Translation as Recovery / Sujit Mukherjee

Edited by  Meenkshi Mukherjee
 

A sequel to the widely acclaimed Translation as Discovery, this volume not only builds on the ground of the earlier book but also seeks to extend it. It includes a perceptive account of the long history of translation in India, study of multiple translations of single texts using perspectives of ‘book history’ as well as literary criticism, observations on translation as a craft, ‘nearly equal’ to art but not quite so, assessment of the pedagogic and market possibilities of translated texts, accent on sturdily indigenist translatorial practices and several other key concerns of Translation Studies, reflecting the author’s life-long engagement with the varied aspects of the discipline. Scholarly yet jargon-free, this last book of Sujit Mukherjee is a widely contextualized, toughly interrogative and highly readable work which will not so much impress and daunt the reader as it will delight and persuade her.

Sujit Mukherjee began his career as a teacher of English literature but as a critic he invariably focussed on issues and texts relating to India. His books include A Passage to America (1964), Towards A Literary History of India (1975), Translation as Discovery (1981) and Forster and Further (1983). Even after he left the university to join publishing, he continued to pursue his scholarly interest in literary history and translation studies. He was a stylish writer, noted for his originality, independence of judgment and a sense of humour. He has a cult following among his readers. He is also well-known for his translations from Bangla into English, specially Tagore’s Gora and Buddhadev Bose’s The Book of Yudhistir. Sujit Mukherjee passed away in 2003.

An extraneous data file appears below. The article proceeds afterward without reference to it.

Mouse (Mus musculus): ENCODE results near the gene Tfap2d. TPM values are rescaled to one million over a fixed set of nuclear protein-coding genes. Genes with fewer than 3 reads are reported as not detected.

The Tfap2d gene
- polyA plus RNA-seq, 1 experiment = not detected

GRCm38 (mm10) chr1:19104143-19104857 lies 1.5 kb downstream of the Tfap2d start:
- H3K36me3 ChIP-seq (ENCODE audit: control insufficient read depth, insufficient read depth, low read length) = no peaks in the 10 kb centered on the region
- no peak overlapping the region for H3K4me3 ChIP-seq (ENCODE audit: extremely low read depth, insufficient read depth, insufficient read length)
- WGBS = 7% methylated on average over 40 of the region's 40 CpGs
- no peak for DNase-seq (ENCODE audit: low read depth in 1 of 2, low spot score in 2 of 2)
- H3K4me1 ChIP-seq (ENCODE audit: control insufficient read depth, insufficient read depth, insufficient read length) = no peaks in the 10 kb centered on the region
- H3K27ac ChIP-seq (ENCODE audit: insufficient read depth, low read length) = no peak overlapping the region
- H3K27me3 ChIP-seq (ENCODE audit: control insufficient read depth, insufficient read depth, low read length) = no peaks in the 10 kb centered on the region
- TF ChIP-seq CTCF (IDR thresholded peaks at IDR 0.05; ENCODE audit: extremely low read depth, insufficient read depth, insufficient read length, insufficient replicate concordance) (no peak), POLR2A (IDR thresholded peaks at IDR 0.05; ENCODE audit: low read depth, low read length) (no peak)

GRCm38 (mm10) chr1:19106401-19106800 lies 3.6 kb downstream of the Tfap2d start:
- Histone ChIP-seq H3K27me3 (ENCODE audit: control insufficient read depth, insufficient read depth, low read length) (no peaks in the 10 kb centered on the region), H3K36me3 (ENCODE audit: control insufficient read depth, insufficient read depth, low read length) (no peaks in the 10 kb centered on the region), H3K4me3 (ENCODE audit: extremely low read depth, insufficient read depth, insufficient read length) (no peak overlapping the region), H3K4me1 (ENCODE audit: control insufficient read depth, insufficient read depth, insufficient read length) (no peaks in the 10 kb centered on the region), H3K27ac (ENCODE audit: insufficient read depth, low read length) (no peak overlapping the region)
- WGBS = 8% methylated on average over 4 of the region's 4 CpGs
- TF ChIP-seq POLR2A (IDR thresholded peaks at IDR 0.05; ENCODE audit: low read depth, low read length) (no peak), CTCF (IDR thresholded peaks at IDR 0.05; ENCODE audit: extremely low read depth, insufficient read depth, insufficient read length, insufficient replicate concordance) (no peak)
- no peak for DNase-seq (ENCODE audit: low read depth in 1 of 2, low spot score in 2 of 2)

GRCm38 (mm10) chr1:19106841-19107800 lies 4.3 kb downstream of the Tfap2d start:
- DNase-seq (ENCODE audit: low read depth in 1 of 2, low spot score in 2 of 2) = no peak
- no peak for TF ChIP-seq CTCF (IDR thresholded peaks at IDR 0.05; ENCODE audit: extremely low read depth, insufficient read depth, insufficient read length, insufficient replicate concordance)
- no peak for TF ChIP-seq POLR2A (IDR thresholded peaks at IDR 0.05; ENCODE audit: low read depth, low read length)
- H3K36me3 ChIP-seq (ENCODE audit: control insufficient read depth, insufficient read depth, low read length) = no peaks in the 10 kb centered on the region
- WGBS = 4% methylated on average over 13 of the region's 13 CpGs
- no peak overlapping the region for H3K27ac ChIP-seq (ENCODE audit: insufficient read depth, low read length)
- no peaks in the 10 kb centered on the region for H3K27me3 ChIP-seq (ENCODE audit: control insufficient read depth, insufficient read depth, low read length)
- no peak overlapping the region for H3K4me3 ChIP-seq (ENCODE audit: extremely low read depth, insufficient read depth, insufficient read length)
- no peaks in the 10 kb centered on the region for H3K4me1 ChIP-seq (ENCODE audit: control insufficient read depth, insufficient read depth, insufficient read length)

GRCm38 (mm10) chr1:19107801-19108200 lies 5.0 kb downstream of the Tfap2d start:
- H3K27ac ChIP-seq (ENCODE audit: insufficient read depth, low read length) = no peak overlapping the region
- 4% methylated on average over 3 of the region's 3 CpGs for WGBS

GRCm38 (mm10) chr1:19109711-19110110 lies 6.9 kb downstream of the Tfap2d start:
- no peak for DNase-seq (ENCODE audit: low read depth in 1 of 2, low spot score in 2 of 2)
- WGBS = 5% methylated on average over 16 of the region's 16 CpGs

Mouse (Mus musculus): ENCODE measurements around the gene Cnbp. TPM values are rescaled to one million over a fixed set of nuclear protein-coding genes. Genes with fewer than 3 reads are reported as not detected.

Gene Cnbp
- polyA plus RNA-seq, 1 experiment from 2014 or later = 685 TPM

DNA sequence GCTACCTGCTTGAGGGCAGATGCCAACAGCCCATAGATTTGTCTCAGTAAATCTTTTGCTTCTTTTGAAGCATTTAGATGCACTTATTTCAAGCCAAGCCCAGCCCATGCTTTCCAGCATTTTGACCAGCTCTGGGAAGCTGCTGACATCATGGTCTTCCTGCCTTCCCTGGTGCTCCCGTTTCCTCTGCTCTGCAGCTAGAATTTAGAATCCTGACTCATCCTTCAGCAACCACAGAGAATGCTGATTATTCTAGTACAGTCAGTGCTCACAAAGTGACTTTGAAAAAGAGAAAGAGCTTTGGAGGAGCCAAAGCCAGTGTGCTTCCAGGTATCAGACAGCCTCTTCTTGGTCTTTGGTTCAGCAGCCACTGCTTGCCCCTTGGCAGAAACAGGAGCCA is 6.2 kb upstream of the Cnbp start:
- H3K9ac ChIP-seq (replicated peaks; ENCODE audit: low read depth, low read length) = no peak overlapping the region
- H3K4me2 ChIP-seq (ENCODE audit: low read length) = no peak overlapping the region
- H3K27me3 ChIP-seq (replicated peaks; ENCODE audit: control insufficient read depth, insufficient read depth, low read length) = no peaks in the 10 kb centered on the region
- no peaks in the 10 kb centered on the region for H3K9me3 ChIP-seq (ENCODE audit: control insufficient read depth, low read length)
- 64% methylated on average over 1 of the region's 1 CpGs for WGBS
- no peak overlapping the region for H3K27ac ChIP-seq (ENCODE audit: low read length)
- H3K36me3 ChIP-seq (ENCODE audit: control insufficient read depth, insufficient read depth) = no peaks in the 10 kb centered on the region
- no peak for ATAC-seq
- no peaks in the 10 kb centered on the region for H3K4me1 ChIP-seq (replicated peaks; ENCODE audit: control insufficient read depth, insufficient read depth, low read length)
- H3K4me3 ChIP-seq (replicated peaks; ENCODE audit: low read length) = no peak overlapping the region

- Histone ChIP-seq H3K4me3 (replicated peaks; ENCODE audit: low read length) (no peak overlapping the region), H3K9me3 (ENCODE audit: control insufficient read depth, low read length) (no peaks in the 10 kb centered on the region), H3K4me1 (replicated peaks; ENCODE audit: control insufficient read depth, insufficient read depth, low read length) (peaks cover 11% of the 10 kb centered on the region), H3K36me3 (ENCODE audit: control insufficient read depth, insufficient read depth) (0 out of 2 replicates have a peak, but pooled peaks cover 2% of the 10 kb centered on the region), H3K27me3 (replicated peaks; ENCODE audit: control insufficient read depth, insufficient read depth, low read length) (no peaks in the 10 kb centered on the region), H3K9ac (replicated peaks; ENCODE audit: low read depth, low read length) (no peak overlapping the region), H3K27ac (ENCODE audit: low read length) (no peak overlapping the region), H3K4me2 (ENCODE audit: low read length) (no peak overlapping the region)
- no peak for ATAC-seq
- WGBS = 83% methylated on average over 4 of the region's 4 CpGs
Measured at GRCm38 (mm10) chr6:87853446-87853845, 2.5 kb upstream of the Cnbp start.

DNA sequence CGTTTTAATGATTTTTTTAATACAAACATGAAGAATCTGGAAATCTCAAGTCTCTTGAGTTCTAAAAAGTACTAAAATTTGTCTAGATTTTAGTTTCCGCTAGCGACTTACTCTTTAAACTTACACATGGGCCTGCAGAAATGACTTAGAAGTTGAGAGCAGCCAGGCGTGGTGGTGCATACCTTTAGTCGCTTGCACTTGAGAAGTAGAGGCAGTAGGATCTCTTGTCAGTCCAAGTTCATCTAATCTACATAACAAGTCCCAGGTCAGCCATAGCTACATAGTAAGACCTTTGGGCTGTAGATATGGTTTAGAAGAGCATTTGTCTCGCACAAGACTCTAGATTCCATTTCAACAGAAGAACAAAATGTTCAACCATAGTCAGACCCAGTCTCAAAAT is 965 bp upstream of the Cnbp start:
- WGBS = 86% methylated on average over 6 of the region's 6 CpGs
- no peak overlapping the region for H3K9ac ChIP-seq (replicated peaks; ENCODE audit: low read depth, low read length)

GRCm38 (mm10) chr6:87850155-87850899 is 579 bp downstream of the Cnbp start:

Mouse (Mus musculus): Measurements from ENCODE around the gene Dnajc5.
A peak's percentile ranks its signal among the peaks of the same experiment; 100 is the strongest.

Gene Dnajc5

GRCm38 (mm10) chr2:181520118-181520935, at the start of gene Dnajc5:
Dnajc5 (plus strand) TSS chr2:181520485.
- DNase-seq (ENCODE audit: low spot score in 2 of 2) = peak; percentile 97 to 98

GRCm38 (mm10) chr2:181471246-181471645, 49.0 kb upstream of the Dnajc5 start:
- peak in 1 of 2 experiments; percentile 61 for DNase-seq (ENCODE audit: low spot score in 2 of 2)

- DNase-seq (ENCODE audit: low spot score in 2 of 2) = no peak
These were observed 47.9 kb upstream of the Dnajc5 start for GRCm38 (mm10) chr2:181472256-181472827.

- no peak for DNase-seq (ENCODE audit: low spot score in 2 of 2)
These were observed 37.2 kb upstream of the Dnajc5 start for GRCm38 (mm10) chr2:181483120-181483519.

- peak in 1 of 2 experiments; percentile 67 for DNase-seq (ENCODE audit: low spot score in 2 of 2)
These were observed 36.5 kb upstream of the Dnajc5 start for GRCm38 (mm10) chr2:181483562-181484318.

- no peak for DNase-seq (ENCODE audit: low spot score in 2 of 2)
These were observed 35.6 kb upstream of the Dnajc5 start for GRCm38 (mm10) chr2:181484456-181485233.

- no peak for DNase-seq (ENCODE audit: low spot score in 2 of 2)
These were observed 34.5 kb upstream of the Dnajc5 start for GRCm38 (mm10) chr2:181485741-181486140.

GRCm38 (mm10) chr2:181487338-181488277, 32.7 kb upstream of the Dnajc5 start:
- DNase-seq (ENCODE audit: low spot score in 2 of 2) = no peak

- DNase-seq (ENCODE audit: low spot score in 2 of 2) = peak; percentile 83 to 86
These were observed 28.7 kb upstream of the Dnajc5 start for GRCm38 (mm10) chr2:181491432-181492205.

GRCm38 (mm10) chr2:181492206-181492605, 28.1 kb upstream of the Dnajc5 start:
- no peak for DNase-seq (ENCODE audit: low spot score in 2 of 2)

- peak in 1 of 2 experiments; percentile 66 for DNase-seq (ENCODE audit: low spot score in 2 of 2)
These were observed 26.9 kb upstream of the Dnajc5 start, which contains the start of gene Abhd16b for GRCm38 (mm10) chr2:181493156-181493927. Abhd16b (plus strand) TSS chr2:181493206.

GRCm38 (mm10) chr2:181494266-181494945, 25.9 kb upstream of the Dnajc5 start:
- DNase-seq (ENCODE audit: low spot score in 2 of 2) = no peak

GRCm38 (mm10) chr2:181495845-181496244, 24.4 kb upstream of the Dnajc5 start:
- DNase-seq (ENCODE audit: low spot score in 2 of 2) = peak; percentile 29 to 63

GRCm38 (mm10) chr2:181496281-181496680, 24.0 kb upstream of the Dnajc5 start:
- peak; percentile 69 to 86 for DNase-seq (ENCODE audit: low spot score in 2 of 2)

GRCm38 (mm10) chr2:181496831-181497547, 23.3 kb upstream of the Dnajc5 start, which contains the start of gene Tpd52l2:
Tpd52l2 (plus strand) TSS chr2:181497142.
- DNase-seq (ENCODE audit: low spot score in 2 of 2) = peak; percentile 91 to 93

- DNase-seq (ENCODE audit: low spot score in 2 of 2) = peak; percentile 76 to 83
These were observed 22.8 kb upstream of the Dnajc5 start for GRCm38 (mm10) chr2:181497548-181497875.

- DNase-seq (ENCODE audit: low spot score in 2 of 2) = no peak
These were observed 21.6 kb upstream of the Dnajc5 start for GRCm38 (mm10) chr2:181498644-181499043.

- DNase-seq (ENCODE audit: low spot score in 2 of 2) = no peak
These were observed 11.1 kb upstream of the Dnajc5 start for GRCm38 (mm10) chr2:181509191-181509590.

ISBN 81-85753-63-6           2009           208 pp           Rs.380(hb)
 
 
All issues relating to translations, and comments on the variety of translations are handled in an engaging style that is academically educative and lucid for a common man.
Indian Literature, Sahitya Akademi, New Delhi.
Comes with a perceptive introductory essay and tribute by Harish Trivedi, ranges widely across such matters as the pedagogic possibilities of translations and issues surrounding “indegeneity”, and makes a significant contribution to translation studies.
Journal of Commonwealth Literature, U.K